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ContactsMamadou BallChair, UN Theme Group on HIV/AIDS andWHO ReprensentativeTelephone: +269 73 00 36Fax: +269 73 18 25E-mail: firstname.lastname@example.orgSétou KabaUNAIDS Country Coordinator (also Mauritius, Madagascar and Seychelles)Telephone: +261 20 23 366 32Fax: +261 20 23 641 84E-mail: email@example.com
The AIDS response is coordinated by the National AIDS Control Committee, a multisectoral structure that brings together the government, civil society and the private sector. The AIDS response is one of the seven main strategic lines of action and is among the 35 programmes assigned as priority by the Poverty Reduction Strategy Paper and the Strategic National Control Plan for 2005 – 2009. One of the objectives of the plan is to keep HIV prevalence below 1%.
A noteworthy feature of 2006 was the implementation of the plans of action for AIDS control developed by the various stakeholders, including nongovernmental organizations and entrepreneurs.
The law still discriminates against women in certain areas, although this is not the case in the law on inheritance and property rights. Women who live in towns enjoy a better status than those who live in rural areas. The age at marriage is generally 14 – 15 years, with girls more likely than boys to marry at an early age. Adolescents make up 57% of the population and more than half of them (53%), particularly those not attending school, are unaware of the existence of HIV and of AIDS.
The obstacles to HIV prevention are:• the need to coordinate the actions of the National AIDS Control Programme and Prévention Information Lutte contre le SIDA, in particular preventive measures that are carried out by a number of partners, such as communication to bring about changes in behaviour, and distribution of condoms; • high levels of stigmatization of and discrimination against people living with HIV, which accounts for the low levels of HIV testing;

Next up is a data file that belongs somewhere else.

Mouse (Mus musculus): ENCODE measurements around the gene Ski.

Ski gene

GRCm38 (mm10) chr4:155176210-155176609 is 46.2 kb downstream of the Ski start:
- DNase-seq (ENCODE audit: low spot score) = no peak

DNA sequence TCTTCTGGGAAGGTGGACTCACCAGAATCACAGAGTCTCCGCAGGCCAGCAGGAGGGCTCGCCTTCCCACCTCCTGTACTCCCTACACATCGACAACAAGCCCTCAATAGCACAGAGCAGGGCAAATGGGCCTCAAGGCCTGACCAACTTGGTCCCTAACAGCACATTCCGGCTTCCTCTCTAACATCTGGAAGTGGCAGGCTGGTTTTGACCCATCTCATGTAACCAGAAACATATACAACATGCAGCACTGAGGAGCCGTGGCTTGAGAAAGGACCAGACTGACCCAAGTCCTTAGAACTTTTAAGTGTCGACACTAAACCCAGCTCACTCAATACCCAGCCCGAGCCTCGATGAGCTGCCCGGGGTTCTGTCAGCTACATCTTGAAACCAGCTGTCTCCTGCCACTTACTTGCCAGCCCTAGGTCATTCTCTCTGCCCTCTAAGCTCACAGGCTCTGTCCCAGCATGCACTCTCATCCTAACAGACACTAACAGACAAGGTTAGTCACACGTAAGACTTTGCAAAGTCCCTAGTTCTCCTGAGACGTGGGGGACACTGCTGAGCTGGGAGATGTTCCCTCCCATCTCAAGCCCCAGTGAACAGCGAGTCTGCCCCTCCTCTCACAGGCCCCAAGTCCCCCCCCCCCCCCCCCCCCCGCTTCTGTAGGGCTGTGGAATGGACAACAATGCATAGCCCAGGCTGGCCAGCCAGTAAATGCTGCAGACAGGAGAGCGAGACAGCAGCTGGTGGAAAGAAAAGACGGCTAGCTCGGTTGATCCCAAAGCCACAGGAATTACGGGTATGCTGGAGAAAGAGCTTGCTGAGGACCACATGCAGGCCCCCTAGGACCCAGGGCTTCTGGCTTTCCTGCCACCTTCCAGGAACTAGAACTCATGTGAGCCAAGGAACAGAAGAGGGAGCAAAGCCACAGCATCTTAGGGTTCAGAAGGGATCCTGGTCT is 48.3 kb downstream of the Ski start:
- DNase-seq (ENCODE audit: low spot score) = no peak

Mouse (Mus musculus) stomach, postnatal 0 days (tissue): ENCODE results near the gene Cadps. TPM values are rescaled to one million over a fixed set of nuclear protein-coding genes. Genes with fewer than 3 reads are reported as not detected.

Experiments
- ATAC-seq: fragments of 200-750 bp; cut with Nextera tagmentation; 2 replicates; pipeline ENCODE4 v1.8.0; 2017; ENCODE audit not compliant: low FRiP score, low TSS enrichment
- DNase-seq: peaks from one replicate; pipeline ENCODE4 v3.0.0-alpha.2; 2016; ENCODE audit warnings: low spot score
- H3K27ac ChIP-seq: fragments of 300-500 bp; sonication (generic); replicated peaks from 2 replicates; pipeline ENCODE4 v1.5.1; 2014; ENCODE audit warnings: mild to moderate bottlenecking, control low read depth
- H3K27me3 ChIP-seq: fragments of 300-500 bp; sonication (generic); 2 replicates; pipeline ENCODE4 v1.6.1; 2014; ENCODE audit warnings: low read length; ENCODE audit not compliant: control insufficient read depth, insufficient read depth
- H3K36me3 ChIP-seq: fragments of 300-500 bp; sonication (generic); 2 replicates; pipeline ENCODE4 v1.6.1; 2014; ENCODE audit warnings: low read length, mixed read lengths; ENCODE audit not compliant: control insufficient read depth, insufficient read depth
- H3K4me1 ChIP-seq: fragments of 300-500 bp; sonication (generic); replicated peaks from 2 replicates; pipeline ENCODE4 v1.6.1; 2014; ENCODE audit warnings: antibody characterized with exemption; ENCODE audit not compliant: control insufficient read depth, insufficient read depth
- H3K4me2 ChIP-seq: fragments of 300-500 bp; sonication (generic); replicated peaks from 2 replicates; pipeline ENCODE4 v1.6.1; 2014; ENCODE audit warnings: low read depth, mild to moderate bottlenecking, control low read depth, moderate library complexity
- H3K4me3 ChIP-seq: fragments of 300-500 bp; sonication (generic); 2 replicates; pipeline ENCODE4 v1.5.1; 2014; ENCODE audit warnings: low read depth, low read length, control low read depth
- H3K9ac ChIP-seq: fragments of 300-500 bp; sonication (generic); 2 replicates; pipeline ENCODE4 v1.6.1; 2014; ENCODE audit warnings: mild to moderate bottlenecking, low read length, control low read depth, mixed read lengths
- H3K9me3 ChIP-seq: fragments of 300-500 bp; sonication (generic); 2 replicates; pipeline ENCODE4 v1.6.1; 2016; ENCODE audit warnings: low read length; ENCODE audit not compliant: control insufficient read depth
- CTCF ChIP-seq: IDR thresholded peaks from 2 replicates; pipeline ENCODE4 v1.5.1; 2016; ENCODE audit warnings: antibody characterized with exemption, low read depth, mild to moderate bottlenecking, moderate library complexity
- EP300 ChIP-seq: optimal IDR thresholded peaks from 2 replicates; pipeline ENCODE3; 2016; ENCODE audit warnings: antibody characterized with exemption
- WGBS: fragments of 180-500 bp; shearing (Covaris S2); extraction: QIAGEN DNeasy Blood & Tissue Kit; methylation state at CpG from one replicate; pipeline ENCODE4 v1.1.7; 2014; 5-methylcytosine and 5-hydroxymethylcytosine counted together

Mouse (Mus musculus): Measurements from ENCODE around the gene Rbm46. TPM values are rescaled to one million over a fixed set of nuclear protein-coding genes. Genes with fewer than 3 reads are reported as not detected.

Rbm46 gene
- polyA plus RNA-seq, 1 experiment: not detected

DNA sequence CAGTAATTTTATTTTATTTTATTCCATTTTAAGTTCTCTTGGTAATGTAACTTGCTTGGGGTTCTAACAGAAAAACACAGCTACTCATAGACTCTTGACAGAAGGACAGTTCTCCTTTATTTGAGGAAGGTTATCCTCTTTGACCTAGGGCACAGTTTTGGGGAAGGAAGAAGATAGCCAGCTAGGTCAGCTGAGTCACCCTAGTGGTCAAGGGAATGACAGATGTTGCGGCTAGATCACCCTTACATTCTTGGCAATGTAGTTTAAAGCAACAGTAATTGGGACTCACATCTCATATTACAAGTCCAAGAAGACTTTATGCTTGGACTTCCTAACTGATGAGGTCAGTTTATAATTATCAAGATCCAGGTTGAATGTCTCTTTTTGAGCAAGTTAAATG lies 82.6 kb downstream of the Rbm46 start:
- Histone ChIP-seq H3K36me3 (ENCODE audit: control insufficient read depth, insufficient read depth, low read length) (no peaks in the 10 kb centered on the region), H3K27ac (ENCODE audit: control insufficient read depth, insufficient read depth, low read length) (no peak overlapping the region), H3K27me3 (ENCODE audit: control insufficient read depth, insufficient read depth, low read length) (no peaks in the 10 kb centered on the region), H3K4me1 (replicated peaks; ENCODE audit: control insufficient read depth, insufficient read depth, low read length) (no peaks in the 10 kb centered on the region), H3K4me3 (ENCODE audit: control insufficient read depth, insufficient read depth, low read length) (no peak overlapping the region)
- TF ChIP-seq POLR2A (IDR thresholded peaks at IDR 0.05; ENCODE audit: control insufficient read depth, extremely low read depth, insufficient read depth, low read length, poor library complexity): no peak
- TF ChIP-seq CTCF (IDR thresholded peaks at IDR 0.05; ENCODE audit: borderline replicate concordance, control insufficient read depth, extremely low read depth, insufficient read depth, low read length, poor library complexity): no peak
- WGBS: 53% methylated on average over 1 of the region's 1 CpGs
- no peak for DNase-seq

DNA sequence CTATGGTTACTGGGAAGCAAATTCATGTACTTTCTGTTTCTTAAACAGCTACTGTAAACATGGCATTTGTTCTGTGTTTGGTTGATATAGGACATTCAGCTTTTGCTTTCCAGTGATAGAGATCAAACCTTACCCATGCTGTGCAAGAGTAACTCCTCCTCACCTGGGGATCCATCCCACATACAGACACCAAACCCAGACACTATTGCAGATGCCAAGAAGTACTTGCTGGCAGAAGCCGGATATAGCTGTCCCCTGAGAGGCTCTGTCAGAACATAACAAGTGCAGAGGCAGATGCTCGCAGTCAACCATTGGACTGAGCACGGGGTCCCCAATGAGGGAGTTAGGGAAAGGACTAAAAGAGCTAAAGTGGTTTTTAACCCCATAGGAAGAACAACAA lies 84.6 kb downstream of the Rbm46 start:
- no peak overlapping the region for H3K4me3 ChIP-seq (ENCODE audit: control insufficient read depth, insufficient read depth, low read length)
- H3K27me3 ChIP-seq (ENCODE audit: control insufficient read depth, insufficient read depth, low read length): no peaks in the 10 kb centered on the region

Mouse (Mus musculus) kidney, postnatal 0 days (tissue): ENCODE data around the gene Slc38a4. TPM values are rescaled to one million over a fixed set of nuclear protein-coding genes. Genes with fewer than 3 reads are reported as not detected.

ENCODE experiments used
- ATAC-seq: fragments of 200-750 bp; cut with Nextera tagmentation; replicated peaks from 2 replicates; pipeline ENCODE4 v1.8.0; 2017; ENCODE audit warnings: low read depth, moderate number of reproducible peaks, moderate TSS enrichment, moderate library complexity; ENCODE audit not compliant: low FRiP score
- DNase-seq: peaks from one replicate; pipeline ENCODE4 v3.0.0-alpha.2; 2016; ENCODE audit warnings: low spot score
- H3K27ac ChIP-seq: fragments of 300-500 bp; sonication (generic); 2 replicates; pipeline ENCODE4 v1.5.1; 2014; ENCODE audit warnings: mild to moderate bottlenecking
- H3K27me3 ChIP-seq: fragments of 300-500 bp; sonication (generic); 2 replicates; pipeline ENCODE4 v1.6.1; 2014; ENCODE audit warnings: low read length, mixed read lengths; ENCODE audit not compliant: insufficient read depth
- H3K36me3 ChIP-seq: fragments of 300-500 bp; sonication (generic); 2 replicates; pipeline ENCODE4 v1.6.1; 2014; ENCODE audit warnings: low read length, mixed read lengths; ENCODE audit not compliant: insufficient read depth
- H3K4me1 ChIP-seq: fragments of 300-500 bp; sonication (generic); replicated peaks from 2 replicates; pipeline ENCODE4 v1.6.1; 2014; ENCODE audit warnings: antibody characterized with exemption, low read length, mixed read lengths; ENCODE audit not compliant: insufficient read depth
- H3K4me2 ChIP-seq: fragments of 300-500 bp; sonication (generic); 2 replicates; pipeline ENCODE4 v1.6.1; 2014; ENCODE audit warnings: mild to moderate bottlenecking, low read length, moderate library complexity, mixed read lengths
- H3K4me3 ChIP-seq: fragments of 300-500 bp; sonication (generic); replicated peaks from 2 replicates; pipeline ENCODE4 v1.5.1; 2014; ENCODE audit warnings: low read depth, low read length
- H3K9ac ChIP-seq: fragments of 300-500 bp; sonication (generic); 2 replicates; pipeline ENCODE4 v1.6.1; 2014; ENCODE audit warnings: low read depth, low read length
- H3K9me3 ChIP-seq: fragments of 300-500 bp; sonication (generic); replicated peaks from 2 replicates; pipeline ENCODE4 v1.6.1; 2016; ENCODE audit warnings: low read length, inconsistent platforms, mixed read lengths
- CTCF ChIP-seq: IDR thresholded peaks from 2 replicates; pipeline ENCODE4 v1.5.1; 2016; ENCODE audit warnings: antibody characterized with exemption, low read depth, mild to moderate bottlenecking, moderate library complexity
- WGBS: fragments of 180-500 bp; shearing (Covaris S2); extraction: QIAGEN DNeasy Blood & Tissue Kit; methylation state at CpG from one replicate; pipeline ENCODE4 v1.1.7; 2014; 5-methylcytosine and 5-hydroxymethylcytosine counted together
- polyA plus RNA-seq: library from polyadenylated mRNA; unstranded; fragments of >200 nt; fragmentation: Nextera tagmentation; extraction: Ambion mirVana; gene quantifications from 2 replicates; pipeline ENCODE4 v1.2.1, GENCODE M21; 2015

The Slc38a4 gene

The obstacles to care and treatment are:• insufficient or even non-existent infrastructures to provide proper care for people living with HIV; • low level of involvement in care activities of people living with HIV; • limited logistic capacity to distribute the drugs needed for HIV-related infections and to stock antiretroviral drugs; • lack of protocols for prevention of mother-to-child transmission.
Efforts have been made to improve not only awareness, but also the availability and uptake of means of preventing sexually transmitted infections. A strategy for safe reproductive health, including condom use, has been developed.
A policy for the reduction of mother-to-child transmission, together with a plan covering several years, was adopted in February 2005. Since 2002, there has been a policy framework, to promote health education for young people and direct preventive actions, taking into account specific social and cultural aspects.
Challenges and emerging issues for 2007The main challenges facing the country are:• the lack of resources, and in particular human resources, to implement and strengthen preventive and care measures;• the lack of firm commitment on the part of the government to HIV control;• coordination of control activities, with a focus on the “Three Ones”;• establishment of a Joint UN Team on AIDS, bringing together the three UN agencies present in the country.
Activities in 2006UNAIDS focused its support to Comoros on developing an understanding of the “Three Ones” principles while continuing to mobilize resources for the implementation of the Strategic National Programme’s operational plan for 2005 – 2009.
A plan for monitoring and evaluation has been developed with the technical assistance of an international consultant.
UNAIDS has also emphasized the principle of having a single team for the different agencies present in the country.
Plans for 2007• Assisting with the drafting of an operational plan for universal access. • Developing a joint UN support plan for HIV. • Developing a budgeted national plan for monitoring and evaluation to support the National Strategic Plan 2005 – 2009.• Advocating preventive measures targeted at people most at risk to HIV infection (sex workers and men who have sex with men). • Helping to integrate a gender perspective into HIV control measures. • Organizing strategic meetings at the regional level (e.g. Indian Ocean Commission and African Development Bank). • Assisting the Joint UN Team by providing strategic information on HIV.